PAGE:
By Steven Ariong
Karamoja — More than 700 animals in Karamoja Sub-region have died since December as drought hits the area, forcing many pastoralists to move for long distances in search of water and pasture.
Mr Francis Kiyonga, the district chairperson of Amudat, said: “Our people have lost cows and every day cows and donkeys are dying of starvation due to lack of water and pasture in the district.”
“As leaders, we are now not really sure of how to save the livestock because the pastoralists of Amudat, Nakapiripirit and parts of Napak always cross to the wetland areas of Lokilotor and Bunambutye at the border between Kween and Bulambuli districts during the dry spell, but a Chinese investor has converted the area into a rice Scheme,” he said at the weekend.
Mr Mark Apaloris, a pastoralist in Nakapelimoru Sub-county in Kotido District, said he has lost 10 cows to draught since December last year.
He described the drought as unfortunate, adding that several animals have become malnourished.
He said Kobebe dam, which is the major source of water in the area, is about to dry up.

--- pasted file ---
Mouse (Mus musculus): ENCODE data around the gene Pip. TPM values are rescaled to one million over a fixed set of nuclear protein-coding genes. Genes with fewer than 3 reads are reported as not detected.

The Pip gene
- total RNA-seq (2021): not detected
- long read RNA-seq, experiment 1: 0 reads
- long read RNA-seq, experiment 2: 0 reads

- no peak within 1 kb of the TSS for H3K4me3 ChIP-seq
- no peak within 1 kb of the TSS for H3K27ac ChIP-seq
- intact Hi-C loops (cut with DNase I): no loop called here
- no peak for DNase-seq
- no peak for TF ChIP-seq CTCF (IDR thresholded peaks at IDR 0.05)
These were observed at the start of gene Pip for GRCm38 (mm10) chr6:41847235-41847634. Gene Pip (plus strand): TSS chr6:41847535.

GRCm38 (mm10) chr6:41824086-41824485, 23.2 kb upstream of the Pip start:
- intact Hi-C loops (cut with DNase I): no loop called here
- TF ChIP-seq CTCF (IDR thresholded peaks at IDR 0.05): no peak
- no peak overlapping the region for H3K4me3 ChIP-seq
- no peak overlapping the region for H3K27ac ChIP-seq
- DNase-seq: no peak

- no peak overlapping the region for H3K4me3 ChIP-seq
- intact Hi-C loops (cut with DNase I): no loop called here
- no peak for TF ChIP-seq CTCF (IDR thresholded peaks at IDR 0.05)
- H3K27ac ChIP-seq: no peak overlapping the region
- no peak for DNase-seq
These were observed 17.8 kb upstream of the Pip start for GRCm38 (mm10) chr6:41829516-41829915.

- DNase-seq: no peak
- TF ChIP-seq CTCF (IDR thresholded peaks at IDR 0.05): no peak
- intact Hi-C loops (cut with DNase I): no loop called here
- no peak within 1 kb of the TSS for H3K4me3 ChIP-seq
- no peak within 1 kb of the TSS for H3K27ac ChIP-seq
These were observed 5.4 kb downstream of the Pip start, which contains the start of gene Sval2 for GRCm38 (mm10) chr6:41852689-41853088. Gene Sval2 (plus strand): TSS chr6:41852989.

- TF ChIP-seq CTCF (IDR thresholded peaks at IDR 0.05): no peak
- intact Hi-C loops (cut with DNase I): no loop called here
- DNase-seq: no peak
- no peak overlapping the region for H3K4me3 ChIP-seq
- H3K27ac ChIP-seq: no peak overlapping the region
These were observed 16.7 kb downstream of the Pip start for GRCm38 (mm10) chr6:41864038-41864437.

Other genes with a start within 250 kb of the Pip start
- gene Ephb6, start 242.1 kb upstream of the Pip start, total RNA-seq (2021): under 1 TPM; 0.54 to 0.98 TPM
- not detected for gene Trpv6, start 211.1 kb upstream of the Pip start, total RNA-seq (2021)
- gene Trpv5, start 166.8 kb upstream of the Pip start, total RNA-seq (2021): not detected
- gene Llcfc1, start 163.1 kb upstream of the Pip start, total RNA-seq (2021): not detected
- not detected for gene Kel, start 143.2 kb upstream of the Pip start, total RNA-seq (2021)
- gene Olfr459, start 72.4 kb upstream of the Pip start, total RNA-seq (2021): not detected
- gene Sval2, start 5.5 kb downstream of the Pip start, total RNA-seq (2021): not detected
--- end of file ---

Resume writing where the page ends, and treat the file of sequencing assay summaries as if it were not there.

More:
Mr John Dengel, another pastoralist in Moroto, appealed to the government to construct proper valley dams that can keep high volumes of water during the dry season.
“We thank government for constructing some valley dams, but most of these valley dams are shallow, they dry up very fast because they don’t keep much water,” he said.
Mr Paul Chemusto in Amudat said the main river, where they used to draw water for the animals, dried up. He appealed to government for immediate intervention before the situation worsens.
Mr Joseph Lomonyang, the Napak District chairperson, said the drought was the worst the sub-region had ever experienced.
“Imagine by April, Karamoja usually gets some rain but there is no rain, not even a single drop of water,” he wondered.
Mr Ambrose Lotukei, the Kotido District chairperson, said government needs to construct multipurpose dams that can act as water reservoirs for animals.